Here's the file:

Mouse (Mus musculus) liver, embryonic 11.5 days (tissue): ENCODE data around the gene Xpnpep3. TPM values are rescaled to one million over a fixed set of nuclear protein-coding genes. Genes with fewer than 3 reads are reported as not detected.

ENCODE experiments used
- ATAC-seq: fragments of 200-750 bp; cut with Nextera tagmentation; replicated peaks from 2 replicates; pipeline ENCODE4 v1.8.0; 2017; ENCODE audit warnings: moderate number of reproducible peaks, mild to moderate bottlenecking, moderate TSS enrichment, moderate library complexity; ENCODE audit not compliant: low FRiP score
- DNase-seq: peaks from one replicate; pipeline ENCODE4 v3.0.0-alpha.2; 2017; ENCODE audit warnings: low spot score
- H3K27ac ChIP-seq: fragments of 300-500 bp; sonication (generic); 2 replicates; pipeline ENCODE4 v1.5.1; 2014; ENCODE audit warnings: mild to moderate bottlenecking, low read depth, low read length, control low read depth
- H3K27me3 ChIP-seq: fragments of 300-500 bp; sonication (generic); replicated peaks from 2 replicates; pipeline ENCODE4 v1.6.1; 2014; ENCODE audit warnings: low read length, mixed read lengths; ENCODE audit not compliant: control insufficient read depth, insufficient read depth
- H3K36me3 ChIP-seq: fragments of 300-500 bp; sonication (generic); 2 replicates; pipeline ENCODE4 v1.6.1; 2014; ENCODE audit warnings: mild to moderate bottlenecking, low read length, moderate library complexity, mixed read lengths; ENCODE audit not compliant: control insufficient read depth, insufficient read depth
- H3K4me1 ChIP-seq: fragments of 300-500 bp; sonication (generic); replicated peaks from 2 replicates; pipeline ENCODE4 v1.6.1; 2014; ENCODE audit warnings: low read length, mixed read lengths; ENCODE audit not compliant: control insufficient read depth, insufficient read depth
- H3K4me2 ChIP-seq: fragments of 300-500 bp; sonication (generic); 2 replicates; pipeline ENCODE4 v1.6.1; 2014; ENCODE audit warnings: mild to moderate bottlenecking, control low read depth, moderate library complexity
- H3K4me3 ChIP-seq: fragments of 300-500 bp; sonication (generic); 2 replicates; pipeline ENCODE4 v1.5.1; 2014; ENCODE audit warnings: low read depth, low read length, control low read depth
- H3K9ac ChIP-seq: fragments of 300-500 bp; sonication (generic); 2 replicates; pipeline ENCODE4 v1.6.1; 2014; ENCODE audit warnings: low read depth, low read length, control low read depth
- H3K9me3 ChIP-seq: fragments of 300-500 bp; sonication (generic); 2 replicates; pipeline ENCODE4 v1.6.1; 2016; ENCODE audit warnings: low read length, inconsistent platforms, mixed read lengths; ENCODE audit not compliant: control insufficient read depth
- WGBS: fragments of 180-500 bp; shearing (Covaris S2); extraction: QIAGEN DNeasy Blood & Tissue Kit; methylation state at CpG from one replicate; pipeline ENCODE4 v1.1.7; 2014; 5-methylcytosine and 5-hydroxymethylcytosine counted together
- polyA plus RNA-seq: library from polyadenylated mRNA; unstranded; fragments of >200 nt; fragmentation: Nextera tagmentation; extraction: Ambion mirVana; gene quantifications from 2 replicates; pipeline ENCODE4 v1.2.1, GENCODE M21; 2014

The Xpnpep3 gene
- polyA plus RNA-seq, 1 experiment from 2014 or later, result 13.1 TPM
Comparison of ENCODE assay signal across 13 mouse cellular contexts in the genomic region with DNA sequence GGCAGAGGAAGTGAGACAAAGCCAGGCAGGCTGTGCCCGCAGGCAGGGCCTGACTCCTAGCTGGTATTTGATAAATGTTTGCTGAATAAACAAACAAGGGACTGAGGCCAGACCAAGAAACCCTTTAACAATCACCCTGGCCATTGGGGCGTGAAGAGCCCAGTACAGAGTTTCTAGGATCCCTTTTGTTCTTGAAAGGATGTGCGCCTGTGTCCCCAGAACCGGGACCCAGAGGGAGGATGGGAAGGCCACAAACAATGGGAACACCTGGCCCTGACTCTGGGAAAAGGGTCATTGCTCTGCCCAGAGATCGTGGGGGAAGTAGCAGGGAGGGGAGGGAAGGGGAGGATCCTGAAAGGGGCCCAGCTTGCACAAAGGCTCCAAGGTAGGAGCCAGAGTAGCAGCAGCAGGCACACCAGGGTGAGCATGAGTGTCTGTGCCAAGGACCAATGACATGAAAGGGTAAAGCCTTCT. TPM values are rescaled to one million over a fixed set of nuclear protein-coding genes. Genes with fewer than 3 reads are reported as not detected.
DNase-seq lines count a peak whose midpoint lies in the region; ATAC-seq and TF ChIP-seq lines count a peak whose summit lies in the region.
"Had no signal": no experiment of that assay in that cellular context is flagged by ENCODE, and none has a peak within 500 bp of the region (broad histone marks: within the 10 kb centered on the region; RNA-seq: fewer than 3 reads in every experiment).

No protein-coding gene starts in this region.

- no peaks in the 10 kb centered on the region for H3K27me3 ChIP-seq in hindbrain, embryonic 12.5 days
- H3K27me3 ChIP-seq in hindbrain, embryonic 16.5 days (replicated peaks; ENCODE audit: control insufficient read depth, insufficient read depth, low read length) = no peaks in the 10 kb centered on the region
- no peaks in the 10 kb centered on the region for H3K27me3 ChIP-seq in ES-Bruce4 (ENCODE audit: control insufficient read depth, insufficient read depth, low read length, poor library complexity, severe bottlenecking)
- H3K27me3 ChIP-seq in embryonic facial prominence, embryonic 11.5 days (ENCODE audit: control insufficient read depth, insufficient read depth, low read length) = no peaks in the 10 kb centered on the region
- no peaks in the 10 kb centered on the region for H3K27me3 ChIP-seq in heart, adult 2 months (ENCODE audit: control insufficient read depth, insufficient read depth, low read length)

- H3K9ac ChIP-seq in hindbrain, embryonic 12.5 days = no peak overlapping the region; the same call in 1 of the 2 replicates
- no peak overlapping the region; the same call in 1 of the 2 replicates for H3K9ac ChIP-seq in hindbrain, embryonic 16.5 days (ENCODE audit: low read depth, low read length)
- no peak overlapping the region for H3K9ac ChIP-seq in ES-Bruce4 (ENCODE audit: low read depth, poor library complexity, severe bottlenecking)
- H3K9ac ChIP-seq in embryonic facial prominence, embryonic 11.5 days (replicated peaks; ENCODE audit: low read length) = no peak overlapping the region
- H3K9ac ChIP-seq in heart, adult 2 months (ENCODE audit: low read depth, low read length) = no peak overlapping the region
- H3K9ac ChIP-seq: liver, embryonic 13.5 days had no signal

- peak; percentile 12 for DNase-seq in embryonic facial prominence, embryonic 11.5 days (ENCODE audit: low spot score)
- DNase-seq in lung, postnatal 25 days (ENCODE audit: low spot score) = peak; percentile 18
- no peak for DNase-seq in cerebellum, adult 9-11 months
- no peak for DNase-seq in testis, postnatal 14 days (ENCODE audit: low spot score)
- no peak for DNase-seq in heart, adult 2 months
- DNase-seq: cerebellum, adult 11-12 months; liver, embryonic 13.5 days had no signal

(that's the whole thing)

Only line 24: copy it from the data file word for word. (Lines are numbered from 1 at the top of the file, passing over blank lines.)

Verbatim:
- H3K27me3 ChIP-seq in embryonic facial prominence, embryonic 11.5 days (ENCODE audit: control insufficient read depth, insufficient read depth, low read length) = no peaks in the 10 kb centered on the region